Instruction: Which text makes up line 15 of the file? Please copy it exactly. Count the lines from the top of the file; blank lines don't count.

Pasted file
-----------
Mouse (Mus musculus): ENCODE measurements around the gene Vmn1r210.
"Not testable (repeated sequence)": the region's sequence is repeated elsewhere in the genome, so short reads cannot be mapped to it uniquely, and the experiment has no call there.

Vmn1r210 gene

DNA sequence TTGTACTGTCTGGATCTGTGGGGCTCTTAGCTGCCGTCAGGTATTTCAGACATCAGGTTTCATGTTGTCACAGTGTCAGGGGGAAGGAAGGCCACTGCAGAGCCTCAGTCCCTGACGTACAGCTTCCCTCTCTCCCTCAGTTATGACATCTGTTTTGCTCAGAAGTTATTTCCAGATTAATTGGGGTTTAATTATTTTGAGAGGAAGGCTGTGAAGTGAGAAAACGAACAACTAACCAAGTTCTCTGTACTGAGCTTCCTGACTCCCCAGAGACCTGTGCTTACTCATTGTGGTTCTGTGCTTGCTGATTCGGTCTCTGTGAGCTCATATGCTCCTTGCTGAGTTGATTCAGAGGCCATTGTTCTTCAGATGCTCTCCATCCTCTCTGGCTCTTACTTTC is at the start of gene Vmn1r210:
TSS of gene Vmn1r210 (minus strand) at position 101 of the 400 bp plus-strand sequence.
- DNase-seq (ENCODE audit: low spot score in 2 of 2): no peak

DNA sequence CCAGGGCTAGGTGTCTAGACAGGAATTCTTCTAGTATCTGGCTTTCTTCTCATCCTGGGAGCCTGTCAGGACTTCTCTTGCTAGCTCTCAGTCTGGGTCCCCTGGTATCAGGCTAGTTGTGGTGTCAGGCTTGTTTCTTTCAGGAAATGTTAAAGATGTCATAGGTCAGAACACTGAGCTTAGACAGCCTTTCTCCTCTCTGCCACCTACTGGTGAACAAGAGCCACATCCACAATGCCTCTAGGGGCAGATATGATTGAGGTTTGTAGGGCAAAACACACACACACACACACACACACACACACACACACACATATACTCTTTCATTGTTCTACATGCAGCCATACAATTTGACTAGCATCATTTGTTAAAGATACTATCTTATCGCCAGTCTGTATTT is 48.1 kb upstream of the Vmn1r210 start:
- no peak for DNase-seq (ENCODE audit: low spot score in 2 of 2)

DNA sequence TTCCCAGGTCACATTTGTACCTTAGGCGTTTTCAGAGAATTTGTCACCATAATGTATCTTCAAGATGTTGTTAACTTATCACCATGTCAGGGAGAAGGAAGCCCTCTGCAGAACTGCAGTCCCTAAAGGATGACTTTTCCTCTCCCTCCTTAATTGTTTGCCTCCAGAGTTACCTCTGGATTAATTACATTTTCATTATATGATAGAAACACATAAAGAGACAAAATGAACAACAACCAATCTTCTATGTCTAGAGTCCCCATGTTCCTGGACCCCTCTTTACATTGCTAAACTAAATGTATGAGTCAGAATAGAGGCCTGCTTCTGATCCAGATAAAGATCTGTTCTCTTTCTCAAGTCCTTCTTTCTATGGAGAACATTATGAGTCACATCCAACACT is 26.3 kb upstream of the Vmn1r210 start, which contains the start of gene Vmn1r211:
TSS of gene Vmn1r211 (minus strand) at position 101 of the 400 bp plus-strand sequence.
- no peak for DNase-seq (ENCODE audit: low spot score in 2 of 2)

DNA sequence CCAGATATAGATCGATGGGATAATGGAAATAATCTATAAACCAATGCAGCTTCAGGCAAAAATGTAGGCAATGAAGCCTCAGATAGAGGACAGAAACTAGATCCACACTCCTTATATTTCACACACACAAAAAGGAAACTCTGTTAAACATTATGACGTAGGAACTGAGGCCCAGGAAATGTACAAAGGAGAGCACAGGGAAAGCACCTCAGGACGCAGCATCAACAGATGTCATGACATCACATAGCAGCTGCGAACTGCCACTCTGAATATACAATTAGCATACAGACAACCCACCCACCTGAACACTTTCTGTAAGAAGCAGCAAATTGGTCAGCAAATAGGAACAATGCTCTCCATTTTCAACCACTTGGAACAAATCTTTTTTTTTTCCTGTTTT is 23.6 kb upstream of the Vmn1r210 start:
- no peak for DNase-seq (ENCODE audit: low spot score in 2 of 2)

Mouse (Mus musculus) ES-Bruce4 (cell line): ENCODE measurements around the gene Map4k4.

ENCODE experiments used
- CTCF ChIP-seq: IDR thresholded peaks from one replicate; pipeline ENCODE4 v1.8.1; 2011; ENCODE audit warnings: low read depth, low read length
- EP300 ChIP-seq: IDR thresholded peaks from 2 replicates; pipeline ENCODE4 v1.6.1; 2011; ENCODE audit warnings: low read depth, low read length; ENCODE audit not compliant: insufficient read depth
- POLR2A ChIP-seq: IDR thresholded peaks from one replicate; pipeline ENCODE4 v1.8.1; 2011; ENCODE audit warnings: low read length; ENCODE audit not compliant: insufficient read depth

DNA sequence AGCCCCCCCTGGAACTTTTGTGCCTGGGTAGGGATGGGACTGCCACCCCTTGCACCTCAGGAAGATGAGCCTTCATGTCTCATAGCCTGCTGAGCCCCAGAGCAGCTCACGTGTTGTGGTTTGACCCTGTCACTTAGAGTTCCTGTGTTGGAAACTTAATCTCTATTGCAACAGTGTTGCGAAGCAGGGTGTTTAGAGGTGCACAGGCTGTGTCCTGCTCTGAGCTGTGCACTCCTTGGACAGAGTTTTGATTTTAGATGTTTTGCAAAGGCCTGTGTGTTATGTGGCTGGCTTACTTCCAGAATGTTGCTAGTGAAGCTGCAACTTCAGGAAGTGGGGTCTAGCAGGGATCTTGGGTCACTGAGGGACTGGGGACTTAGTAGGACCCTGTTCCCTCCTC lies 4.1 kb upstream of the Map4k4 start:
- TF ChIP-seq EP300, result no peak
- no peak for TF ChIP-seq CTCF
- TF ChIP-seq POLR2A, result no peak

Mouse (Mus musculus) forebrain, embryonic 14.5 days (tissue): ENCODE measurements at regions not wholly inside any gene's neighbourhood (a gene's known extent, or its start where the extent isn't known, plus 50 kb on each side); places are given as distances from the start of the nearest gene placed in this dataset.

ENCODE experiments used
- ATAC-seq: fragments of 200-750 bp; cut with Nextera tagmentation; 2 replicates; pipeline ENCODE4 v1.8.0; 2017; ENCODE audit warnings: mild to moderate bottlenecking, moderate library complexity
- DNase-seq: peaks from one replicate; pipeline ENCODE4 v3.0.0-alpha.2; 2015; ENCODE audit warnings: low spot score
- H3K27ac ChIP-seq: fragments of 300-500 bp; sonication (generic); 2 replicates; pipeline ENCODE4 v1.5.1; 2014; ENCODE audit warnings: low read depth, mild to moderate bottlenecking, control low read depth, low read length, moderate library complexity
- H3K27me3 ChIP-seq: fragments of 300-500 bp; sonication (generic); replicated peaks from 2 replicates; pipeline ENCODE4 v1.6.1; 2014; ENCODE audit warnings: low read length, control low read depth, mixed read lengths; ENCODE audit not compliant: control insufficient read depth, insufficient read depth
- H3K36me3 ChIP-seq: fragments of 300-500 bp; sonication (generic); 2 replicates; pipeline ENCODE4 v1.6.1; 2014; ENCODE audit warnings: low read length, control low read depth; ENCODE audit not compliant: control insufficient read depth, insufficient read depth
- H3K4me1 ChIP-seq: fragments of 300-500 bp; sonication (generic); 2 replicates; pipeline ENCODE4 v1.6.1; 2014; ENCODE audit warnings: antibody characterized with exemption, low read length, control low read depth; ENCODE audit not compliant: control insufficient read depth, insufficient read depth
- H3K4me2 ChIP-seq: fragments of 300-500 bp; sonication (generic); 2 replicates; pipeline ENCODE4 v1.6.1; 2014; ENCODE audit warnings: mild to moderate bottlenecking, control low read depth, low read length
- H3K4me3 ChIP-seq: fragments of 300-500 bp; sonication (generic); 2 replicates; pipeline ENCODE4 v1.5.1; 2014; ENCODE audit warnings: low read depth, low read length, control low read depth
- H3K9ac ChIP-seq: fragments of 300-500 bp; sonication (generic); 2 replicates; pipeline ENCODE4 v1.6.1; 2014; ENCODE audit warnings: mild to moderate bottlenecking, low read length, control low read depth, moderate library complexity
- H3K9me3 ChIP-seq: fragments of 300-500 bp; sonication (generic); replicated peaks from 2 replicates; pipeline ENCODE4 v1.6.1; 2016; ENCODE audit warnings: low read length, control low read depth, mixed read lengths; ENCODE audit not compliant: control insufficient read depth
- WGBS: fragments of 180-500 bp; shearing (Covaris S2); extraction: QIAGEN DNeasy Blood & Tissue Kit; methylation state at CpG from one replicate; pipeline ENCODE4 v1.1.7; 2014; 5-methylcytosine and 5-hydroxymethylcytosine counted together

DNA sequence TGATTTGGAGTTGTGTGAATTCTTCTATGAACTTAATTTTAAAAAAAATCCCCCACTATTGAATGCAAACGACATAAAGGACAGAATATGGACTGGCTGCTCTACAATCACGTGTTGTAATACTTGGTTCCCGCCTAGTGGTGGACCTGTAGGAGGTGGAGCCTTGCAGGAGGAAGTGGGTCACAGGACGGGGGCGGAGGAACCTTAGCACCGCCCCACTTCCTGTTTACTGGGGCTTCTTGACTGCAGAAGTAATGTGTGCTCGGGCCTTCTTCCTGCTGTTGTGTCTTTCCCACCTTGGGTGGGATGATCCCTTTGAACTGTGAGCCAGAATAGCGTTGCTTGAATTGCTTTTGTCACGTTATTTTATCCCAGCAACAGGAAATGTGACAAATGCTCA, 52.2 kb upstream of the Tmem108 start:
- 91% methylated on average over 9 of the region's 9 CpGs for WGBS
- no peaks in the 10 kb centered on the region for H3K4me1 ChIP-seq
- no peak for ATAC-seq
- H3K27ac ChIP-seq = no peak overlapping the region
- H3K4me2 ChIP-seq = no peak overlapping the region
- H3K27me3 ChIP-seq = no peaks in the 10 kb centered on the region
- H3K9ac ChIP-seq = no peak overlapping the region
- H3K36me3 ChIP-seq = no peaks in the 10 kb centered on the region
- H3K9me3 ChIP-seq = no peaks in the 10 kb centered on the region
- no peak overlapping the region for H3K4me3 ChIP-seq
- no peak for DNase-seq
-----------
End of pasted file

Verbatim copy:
ENCODE experiments used